Most renovations include tearing down walls to create open floor plans, but Lisa Rossman actually added a divider to maximize function in this 1970s home.
While the move may seem counterintuitive, Rossman’s renovation plan was the perfect solution for a family of five. The LL Design Co. founder leveled the massive great room, where awkward sets of steps had once disrupted the flow, and split it in half so every square inch could be utilized. She relocated the kitchen, which was once shoved into a tiny, back corner, to the center of the space and devised a U-shaped layout that now connects the culinary hub with distinct dining and living areas.
This airy-yet-delineated setup is now ideal for her clients as they’re able to entertain large groups, but they still have a sense of privacy. Most importantly, though, the updated interior and generous amount of seating means that they can eat all their meals together in a chic, modern atmosphere.
When it came to the style of the project, Rossman was thrilled with the freedom she was given throughout the renovation to apply her signature blend of Scandinavian minimalism and California funk. “This family was a dream because they gave me full creative control,” she raves.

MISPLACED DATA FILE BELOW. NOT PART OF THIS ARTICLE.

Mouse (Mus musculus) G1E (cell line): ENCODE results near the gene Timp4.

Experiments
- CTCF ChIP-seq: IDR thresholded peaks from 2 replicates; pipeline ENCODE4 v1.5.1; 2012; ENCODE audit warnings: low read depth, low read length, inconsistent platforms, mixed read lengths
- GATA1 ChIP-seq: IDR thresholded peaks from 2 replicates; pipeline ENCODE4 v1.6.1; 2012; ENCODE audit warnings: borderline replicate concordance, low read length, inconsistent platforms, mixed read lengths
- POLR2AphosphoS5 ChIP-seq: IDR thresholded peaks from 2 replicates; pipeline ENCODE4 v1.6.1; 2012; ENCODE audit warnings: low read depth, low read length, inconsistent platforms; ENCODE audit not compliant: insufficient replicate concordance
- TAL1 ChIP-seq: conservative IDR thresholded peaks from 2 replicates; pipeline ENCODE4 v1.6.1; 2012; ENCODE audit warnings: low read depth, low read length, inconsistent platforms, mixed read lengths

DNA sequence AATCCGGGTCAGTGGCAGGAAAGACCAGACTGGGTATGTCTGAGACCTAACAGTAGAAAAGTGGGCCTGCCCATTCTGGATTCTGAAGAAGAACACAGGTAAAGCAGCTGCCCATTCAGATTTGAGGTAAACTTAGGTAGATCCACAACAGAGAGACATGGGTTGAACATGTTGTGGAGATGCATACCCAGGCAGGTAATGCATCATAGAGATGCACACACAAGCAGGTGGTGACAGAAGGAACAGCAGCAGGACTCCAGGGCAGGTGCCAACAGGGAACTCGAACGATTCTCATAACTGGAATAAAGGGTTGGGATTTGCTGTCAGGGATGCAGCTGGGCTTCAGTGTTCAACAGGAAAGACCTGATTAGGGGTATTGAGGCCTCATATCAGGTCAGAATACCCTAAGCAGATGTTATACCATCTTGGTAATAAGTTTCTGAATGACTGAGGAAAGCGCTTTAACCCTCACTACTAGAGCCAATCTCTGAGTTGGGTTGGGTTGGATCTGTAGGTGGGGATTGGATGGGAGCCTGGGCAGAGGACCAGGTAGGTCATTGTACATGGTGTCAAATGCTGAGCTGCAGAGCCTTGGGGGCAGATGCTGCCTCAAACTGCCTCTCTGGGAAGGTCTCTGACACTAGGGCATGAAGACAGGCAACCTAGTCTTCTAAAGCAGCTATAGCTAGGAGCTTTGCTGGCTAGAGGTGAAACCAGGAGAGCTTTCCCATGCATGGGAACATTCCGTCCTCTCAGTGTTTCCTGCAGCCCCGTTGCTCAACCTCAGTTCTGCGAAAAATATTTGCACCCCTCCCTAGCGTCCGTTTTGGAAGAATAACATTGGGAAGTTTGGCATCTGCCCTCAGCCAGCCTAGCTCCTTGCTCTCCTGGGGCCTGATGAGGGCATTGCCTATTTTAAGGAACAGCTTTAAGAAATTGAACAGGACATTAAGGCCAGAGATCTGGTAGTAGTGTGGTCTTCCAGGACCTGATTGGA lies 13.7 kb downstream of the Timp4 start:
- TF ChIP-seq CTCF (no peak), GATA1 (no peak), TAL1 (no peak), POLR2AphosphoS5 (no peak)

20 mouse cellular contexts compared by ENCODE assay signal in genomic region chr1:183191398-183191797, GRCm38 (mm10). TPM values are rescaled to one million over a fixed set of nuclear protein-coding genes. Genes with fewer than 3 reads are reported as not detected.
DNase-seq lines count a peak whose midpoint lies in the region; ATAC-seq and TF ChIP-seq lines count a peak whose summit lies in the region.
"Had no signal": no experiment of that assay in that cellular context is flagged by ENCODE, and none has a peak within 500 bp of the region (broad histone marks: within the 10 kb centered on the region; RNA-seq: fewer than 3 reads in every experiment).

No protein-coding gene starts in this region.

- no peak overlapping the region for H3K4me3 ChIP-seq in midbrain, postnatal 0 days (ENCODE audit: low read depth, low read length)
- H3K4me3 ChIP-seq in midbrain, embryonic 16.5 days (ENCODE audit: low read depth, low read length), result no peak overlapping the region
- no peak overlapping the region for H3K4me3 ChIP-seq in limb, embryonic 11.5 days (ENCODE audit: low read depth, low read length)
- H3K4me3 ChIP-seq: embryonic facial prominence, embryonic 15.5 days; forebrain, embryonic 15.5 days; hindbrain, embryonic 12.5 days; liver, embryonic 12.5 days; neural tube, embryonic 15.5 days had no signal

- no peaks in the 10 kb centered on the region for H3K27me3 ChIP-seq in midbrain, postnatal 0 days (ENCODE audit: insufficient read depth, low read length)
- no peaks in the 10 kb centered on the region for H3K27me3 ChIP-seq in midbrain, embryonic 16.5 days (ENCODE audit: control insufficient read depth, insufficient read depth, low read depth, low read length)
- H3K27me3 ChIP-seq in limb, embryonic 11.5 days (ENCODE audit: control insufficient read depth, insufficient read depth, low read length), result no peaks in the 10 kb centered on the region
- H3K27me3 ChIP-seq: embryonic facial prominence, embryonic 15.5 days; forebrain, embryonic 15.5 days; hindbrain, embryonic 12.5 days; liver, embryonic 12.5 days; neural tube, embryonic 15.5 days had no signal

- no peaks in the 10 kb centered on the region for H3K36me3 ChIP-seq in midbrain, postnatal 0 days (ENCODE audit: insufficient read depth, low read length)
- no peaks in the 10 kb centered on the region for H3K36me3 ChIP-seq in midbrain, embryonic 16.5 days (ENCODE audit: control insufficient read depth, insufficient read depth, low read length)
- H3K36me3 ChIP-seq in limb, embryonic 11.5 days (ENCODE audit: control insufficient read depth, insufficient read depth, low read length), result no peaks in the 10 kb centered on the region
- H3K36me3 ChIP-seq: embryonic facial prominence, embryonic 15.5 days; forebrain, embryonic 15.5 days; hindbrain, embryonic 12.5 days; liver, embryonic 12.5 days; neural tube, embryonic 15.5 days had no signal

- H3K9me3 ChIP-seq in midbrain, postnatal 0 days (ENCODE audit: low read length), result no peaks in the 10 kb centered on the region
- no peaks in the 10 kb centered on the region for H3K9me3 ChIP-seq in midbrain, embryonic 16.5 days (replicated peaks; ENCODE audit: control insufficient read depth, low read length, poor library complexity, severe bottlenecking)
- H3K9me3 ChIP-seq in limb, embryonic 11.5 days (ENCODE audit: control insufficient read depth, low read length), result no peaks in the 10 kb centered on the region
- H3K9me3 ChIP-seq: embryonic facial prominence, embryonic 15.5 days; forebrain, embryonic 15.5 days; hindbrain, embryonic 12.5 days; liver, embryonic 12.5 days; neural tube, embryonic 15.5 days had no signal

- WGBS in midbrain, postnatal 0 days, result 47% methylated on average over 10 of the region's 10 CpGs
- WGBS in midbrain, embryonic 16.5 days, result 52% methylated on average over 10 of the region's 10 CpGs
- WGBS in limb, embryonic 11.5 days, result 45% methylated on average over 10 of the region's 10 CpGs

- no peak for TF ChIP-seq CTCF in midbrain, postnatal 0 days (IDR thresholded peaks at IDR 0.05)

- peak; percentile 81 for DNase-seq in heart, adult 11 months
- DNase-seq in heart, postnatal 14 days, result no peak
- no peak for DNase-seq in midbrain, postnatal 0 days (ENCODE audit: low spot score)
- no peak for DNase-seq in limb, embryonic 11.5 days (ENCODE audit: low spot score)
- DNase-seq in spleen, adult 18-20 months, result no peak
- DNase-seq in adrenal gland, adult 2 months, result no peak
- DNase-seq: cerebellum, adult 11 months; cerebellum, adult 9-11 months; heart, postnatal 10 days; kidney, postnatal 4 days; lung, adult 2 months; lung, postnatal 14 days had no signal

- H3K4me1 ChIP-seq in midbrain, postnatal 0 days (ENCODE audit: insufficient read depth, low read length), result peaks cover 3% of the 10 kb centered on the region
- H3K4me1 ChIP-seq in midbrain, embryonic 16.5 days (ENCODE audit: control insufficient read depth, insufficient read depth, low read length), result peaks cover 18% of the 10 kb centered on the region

The Nordic influences are evident with white oak floating shelves and sleek Semihandmade DIY Slab cupboard fronts, which Rossman painted black and white for a stark contrast and adorned with metal tab pulls for a streamlined look. “Large bar handles start to busy up the cabinetry,” she explains. “Our whole vibe is very clean and contemporary. The panels are the statement instead of the hardware.
West Coast-inspired elements, like woven, beehive-like pendants and a seafoam-hued zellige tile backsplash that recalls the Pacific Ocean, evoke an organic breeziness that balances out the austere finishes. A custom range hood with a bold pattern and a bevy of potted plants are a nod to the Golden State’s playful aesthetic, as well.
Designing for a Crowd
The imposing island, with its veined countertops and dramatic waterfall edges, is more than just a striking focal point — it’s also a strategically designed piece. Rossman ensured it would be long enough for five wire counter stools and chose a material that would withstand wear. “I used Calacatta Colorado quartz for its durability factor because of the heavy use that their kitchen gets,” she reasons.
In the adjacent dining room, a sculptural chandelier hangs above a midcentury-style table from Article that can accommodate up to 15 people. Rossman picked it especially for dinners with extended family and friends, of which the homeowners host many. Its trendy, vintage feeling is just a plus.
Though the warm tones of the main bathroom seem to be a departure from the cooler colors in the rest of the house, the ensuite offers subtle continuity that helps it fit right in. Burnt orange and turmeric yellow terrazzo flooring is paired with brass fixtures and a walnut vanity for a retro flare that echoes the dining room. At the same time, black accents like the custom barn door with a chevron detail match the dark, geometric features in the kitchen. The result is a harmonious home that hits so many different notes.